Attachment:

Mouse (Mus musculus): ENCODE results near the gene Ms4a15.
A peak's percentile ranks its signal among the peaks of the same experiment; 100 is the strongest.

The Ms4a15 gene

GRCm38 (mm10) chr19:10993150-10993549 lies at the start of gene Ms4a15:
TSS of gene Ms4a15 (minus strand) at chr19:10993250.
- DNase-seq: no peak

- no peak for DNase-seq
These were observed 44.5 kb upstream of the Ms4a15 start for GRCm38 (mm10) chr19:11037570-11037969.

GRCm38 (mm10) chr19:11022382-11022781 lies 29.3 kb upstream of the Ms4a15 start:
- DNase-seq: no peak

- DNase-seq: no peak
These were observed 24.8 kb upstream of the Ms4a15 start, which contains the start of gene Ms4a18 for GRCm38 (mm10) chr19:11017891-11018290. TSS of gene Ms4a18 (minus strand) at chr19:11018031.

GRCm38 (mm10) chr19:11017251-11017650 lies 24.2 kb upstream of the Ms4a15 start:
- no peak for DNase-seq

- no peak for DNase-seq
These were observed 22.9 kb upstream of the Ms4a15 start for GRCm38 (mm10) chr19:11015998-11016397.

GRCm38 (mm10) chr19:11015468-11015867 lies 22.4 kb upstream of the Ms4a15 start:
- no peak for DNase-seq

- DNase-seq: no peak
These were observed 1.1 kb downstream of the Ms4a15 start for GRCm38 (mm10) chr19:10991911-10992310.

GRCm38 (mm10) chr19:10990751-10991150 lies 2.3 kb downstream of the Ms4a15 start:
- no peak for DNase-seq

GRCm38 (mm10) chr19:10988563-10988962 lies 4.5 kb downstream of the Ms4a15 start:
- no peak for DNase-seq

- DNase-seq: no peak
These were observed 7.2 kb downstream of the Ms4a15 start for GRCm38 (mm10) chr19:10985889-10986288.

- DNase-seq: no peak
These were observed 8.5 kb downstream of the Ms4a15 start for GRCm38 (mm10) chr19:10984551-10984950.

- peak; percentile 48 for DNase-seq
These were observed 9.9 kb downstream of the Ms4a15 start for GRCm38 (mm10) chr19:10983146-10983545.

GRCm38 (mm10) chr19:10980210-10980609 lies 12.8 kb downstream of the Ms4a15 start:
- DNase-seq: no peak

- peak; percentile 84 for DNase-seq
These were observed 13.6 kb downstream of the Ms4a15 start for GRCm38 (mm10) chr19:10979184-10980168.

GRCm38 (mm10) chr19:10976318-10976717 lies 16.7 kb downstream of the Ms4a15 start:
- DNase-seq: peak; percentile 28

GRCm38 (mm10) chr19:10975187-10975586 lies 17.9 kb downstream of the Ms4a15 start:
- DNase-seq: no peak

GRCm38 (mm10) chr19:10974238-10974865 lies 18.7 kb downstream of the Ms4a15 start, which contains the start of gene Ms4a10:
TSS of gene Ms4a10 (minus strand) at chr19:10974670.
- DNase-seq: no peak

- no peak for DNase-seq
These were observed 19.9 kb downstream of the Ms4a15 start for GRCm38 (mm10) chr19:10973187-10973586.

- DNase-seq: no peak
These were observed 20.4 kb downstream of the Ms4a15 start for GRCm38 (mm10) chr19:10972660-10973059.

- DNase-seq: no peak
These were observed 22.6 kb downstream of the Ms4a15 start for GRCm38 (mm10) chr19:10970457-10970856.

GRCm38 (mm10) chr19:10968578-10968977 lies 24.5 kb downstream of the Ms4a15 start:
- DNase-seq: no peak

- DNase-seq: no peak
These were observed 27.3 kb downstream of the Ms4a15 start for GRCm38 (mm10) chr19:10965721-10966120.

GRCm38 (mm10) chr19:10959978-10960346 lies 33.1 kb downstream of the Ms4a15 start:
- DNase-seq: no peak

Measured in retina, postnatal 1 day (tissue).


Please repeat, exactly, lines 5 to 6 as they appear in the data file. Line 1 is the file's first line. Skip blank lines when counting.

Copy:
TSS of gene Ms4a15 (minus strand) at chr19:10993250.
- DNase-seq: no peak